It’s not amazing or particularly different than other similarly priced folding e-bikes. I found the riding experience to be pleasant and predictable. It’s a user-friendly e-bike – fairly lightweight, comfortable, and the motor will give the average rider more than enough assist for urban riding. I would avoid steep hills though, as these motors really aren’t designed to climb 1 in 4 gradients!
- As with most folding e-bikes, the Mycle Compact has plenty of adjustment for riders of all heights. I found it just fine (at 6’1″) although some taller riders may find the reach a little too short. Personally, I didn’t have a problem with the short reach.
Folding / Unfolding
- The Mycle Compact follows the same folding format as nearly every other folding e-bike. Pedals, handlebar, main beam and seat post. The catches and folding mechanisms work well and were not stiff.
There’s nothing particularly special about the Mycle Compact. There are lots of very similar e-bikes out there. But, it comes from a UK-based company, and the final assembly and testing is done in London. It has a quality battery and I’m very fond of the styling. The Mycle Compact is definitely suitable for the urban rider. It’s light weight, snappy handling and narrow handlebars make it particularly suitable for short, daily commutes through busy streets. It’s also going to be great for running errands or just meeting up with friends.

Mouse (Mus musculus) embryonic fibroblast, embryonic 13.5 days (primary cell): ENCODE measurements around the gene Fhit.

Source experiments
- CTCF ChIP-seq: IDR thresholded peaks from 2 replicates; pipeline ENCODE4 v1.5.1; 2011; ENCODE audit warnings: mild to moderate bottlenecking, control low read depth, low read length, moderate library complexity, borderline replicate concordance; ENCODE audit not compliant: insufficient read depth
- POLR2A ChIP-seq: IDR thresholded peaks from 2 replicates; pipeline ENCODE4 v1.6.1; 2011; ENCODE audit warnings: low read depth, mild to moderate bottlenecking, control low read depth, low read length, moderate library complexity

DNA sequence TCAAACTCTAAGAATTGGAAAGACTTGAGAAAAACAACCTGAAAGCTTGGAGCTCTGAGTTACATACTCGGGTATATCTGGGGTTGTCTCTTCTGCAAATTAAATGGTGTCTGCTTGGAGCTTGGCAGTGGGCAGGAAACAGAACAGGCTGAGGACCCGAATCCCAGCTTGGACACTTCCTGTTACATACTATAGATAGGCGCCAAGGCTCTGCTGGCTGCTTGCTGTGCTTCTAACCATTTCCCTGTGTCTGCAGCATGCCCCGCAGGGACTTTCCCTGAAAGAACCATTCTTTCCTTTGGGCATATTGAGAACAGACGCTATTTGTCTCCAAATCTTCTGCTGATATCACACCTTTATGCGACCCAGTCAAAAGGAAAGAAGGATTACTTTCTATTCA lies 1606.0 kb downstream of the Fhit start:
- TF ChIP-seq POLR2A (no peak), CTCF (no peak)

I can’t really think of anything I dislike about the Mycle Compact – it’s a good all-rounder. You can buy folding e-bikes for a similar price with better specification, but it’s unlikely they were assembled by a small team in the UK and undergone the same level of quality control. My test model came ready to ride and I couldn’t find fault in any of the components or how they were set-up.
If you’re looking for a stylish, no-frills folding electric bike for around £1000, I would definitely give the Mycle Compact serious consideration.
If you own a Mycle Compact, please feel free to leave a review in the comments section below.